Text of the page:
At TheHealthBoard, we're committed to delivering accurate, trustworthy information. Our expert-authored content is rigorously fact-checked and sourced from credible authorities. Discover how we uphold the highest standards in providing you with reliable knowledge.
Pneumonia is an infection or inflammation of the lungs that may have widespread physical effects. The disease may be difficult to treat in some instances, particularly if the infection is viral in nature. Knowing the side effects of pneumonia can help identify the disease as well as let sick people take proper precautions and measures to maintain health until the illness subsides.
Many of the side effects associated with pneumonia are related to the respiratory system. People with pneumonia may at first believe they have a a nasty but simple cold, thanks to persistent coughing and shortness of breath. If these symptoms begin to include a fever or are accompanied by intermittent chest pain, it may be critically important to see a medical professional at once.
Most people recover from pneumonia, but lingering and even permanent side effects can occur in some cases. Most serious side effects of pneumonia occur in situations where the infection goes untreated or is complicated by underlying lung disease. If the infection gains momentum, it can quickly spread to other parts of the body. In some cases, the infection may spread to the air sacs, making breathing extremely difficult. Bacteria may also enter the bloodstream and travel to other organs, causing secondary and sometimes life-threatening infections.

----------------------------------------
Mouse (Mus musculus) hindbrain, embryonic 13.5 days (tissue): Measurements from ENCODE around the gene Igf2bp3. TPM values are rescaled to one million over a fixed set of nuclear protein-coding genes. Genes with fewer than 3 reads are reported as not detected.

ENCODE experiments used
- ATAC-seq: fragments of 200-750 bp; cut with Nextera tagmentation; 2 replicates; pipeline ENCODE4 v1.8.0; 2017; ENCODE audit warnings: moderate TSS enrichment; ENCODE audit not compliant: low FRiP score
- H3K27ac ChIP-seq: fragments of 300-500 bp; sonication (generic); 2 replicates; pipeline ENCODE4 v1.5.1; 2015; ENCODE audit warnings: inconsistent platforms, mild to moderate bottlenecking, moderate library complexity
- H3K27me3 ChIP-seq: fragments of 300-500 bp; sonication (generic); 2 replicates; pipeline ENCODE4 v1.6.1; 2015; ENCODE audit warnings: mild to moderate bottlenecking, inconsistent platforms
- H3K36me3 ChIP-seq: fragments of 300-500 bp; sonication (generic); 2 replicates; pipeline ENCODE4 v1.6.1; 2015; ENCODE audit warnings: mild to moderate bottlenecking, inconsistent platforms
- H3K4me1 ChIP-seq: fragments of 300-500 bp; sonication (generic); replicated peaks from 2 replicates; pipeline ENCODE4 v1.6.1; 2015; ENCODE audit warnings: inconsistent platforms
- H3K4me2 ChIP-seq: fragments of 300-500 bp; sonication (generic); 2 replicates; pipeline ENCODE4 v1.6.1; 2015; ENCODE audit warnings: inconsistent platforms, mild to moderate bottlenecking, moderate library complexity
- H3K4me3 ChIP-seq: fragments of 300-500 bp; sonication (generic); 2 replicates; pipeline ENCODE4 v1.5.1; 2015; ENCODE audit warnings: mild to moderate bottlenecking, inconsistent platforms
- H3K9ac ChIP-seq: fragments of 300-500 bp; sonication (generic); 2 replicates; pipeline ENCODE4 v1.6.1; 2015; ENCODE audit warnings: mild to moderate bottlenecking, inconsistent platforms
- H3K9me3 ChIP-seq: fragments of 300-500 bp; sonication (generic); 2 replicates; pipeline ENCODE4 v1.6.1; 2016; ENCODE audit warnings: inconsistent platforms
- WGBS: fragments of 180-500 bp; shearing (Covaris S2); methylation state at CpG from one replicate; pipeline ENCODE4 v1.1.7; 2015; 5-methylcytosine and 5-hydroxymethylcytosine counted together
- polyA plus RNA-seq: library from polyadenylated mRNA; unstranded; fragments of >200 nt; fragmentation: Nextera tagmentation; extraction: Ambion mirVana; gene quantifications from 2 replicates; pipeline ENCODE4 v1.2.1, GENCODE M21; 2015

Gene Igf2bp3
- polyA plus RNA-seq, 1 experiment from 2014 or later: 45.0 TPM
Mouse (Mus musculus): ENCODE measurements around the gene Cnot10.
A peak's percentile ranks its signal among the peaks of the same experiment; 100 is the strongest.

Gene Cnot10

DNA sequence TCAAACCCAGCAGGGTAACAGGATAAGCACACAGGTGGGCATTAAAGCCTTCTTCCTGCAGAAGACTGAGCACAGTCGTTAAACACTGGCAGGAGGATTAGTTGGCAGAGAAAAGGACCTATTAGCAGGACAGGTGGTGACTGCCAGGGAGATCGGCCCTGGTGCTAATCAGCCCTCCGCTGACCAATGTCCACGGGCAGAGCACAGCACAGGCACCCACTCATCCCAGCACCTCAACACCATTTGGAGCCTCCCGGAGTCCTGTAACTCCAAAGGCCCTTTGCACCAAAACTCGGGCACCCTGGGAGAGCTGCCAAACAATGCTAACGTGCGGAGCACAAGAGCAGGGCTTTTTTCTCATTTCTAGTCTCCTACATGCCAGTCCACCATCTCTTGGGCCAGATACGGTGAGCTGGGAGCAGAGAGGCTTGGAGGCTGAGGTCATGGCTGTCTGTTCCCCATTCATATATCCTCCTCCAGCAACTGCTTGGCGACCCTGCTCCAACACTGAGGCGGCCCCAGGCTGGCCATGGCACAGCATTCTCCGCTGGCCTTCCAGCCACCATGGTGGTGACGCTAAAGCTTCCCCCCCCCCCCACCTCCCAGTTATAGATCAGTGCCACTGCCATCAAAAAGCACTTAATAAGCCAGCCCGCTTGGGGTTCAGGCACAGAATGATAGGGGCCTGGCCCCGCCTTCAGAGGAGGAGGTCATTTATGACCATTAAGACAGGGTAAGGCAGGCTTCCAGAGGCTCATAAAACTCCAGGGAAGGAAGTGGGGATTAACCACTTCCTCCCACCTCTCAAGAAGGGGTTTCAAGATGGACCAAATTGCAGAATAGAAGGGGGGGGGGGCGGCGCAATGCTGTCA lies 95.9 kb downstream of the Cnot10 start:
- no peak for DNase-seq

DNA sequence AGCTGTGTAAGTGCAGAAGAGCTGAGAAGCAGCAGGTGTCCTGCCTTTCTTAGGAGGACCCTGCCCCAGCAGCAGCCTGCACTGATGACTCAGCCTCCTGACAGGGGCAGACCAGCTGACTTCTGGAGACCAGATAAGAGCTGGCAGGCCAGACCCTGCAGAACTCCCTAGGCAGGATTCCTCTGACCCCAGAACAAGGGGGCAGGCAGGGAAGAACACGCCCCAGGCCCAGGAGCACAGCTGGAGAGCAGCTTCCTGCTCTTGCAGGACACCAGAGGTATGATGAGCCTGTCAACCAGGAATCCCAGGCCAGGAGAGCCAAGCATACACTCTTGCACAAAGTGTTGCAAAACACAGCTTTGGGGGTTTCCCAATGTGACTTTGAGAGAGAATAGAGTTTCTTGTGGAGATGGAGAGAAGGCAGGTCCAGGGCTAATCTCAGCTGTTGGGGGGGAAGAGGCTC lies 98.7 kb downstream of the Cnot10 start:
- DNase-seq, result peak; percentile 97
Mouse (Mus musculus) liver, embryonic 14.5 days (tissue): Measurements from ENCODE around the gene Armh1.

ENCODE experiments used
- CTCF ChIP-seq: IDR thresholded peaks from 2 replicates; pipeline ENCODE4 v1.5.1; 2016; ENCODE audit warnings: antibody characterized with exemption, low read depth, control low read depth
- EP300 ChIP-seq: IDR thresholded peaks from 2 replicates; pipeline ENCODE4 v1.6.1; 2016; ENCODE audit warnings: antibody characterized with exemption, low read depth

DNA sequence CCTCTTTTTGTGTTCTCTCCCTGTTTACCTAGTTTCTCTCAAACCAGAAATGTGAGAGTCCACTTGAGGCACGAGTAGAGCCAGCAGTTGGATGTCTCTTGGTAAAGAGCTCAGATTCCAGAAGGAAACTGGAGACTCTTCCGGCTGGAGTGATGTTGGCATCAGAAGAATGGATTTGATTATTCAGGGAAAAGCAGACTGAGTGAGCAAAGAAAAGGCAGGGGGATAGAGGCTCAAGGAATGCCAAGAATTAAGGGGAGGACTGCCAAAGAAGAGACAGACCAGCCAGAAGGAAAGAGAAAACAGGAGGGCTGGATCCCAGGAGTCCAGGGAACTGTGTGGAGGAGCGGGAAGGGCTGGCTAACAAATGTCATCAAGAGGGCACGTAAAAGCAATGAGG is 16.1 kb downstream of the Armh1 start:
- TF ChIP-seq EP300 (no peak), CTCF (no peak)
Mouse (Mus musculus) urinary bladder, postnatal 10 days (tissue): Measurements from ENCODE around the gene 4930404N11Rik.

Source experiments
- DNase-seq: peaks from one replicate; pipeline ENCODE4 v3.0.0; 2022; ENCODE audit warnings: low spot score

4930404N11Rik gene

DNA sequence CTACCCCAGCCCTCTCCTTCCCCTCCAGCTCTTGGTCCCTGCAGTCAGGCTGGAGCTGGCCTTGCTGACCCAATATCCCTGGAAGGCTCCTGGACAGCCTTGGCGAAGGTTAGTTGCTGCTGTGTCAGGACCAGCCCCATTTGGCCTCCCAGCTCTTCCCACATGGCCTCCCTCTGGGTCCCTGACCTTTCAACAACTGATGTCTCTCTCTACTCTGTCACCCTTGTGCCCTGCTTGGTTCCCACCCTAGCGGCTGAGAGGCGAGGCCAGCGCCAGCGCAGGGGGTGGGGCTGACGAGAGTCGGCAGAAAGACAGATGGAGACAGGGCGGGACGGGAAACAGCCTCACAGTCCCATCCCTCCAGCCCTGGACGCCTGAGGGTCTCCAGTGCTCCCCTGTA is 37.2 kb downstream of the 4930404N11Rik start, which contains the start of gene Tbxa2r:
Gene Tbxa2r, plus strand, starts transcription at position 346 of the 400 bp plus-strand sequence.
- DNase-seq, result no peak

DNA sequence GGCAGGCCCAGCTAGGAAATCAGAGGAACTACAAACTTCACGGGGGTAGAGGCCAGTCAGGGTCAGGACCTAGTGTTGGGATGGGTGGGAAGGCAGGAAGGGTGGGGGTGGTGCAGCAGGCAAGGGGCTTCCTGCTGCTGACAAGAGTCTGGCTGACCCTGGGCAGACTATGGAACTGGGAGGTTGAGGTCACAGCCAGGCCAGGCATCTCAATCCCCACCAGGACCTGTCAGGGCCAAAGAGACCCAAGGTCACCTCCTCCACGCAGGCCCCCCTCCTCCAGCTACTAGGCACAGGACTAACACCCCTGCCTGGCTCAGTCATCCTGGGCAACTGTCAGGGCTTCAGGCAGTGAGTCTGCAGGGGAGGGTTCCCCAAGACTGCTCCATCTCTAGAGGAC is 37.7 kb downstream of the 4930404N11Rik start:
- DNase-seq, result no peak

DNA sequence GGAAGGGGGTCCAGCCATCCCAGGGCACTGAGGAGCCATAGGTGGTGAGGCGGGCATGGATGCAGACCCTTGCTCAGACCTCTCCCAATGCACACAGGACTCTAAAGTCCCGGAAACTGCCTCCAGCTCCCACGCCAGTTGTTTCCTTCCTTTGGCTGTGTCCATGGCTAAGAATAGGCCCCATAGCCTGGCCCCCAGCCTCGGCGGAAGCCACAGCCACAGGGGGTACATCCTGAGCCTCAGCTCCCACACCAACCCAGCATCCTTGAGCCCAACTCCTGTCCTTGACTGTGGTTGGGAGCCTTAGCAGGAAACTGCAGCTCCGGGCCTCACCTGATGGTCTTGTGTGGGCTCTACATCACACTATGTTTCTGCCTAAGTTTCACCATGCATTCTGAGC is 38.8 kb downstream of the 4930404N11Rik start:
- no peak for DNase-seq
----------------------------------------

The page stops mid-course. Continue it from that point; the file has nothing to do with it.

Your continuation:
People with pneumonia may be in danger of developing abscesses on the lungs. These are pus-filled sacs that grow over damaged or destroyed tissue. The sacs can sometimes hemorrhage, causing bleeding in the lungs. Healthcare professionals may choose to treat abscesses with antibiotics, and sometimes they drain them if they do not respond to drug therapy.
Though rare, one of the most dangerous side effects of pneumonia is a buildup of fluid between the two thin membranes that coat the lung. Called pleural effusion, the fluid may start as a thin sterile liquid but can also develop into pus, at which point it is called empyema. Advanced cases may leave permanent scarring on the membranes even after the infection is successfully treated.
Since many forms of pneumonia are treated with drug therapy, it is also important to note that some side effects of this condition may in fact be reactions to the drugs. Depending on the type of medication used, patients may experience nausea, muscle aches and fatigue, or dizziness and loss of appetite. It is important for patients to ask about side effects associated with any prescribed medication, and also to be aware of any symptoms that may indicate an allergic reaction to the drug.